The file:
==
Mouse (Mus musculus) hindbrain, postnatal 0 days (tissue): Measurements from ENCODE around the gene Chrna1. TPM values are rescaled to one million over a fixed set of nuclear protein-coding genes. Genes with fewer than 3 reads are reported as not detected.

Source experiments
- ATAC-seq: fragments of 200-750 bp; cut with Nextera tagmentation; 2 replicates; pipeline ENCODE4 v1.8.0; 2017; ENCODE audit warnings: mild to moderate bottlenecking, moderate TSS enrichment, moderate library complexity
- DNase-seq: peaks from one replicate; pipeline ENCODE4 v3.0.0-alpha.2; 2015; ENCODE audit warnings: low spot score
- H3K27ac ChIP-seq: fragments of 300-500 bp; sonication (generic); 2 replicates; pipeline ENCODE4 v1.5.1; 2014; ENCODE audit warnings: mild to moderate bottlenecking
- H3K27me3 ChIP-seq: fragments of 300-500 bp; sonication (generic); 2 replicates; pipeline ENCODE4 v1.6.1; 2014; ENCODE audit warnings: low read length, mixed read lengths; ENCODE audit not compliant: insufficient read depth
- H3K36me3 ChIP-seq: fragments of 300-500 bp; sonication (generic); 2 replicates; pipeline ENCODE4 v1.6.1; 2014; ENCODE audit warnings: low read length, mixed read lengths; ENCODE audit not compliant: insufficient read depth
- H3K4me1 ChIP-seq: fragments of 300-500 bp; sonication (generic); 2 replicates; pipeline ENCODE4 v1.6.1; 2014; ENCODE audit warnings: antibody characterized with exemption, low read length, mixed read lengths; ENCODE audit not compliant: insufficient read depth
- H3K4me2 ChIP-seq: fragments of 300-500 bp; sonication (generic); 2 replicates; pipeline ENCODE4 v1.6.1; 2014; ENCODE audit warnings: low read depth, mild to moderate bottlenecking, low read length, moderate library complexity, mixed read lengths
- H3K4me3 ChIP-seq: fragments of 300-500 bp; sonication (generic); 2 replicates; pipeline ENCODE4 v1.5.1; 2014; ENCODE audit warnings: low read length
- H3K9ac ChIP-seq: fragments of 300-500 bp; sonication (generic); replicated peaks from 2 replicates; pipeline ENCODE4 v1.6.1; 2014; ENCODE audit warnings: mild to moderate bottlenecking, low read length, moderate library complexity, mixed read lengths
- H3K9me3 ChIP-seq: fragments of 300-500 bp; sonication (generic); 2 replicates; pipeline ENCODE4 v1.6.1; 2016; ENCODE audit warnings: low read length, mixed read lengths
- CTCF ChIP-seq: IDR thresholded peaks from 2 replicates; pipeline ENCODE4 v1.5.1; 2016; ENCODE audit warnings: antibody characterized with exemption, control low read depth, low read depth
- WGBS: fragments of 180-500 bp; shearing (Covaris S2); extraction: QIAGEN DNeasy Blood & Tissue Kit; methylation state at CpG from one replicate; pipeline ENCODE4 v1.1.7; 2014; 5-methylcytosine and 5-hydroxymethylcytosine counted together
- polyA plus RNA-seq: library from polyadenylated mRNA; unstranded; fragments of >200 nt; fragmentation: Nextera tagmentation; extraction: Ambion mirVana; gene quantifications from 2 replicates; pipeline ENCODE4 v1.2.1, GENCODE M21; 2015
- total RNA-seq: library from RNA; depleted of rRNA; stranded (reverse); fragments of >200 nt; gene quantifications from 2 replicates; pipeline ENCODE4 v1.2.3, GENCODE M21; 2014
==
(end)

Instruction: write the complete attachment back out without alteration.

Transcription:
Mouse (Mus musculus) hindbrain, postnatal 0 days (tissue): Measurements from ENCODE around the gene Chrna1. TPM values are rescaled to one million over a fixed set of nuclear protein-coding genes. Genes with fewer than 3 reads are reported as not detected.

Source experiments
- ATAC-seq: fragments of 200-750 bp; cut with Nextera tagmentation; 2 replicates; pipeline ENCODE4 v1.8.0; 2017; ENCODE audit warnings: mild to moderate bottlenecking, moderate TSS enrichment, moderate library complexity
- DNase-seq: peaks from one replicate; pipeline ENCODE4 v3.0.0-alpha.2; 2015; ENCODE audit warnings: low spot score
- H3K27ac ChIP-seq: fragments of 300-500 bp; sonication (generic); 2 replicates; pipeline ENCODE4 v1.5.1; 2014; ENCODE audit warnings: mild to moderate bottlenecking
- H3K27me3 ChIP-seq: fragments of 300-500 bp; sonication (generic); 2 replicates; pipeline ENCODE4 v1.6.1; 2014; ENCODE audit warnings: low read length, mixed read lengths; ENCODE audit not compliant: insufficient read depth
- H3K36me3 ChIP-seq: fragments of 300-500 bp; sonication (generic); 2 replicates; pipeline ENCODE4 v1.6.1; 2014; ENCODE audit warnings: low read length, mixed read lengths; ENCODE audit not compliant: insufficient read depth
- H3K4me1 ChIP-seq: fragments of 300-500 bp; sonication (generic); 2 replicates; pipeline ENCODE4 v1.6.1; 2014; ENCODE audit warnings: antibody characterized with exemption, low read length, mixed read lengths; ENCODE audit not compliant: insufficient read depth
- H3K4me2 ChIP-seq: fragments of 300-500 bp; sonication (generic); 2 replicates; pipeline ENCODE4 v1.6.1; 2014; ENCODE audit warnings: low read depth, mild to moderate bottlenecking, low read length, moderate library complexity, mixed read lengths
- H3K4me3 ChIP-seq: fragments of 300-500 bp; sonication (generic); 2 replicates; pipeline ENCODE4 v1.5.1; 2014; ENCODE audit warnings: low read length
- H3K9ac ChIP-seq: fragments of 300-500 bp; sonication (generic); replicated peaks from 2 replicates; pipeline ENCODE4 v1.6.1; 2014; ENCODE audit warnings: mild to moderate bottlenecking, low read length, moderate library complexity, mixed read lengths
- H3K9me3 ChIP-seq: fragments of 300-500 bp; sonication (generic); 2 replicates; pipeline ENCODE4 v1.6.1; 2016; ENCODE audit warnings: low read length, mixed read lengths
- CTCF ChIP-seq: IDR thresholded peaks from 2 replicates; pipeline ENCODE4 v1.5.1; 2016; ENCODE audit warnings: antibody characterized with exemption, control low read depth, low read depth
- WGBS: fragments of 180-500 bp; shearing (Covaris S2); extraction: QIAGEN DNeasy Blood & Tissue Kit; methylation state at CpG from one replicate; pipeline ENCODE4 v1.1.7; 2014; 5-methylcytosine and 5-hydroxymethylcytosine counted together
- polyA plus RNA-seq: library from polyadenylated mRNA; unstranded; fragments of >200 nt; fragmentation: Nextera tagmentation; extraction: Ambion mirVana; gene quantifications from 2 replicates; pipeline ENCODE4 v1.2.1, GENCODE M21; 2015
- total RNA-seq: library from RNA; depleted of rRNA; stranded (reverse); fragments of >200 nt; gene quantifications from 2 replicates; pipeline ENCODE4 v1.2.3, GENCODE M21; 2014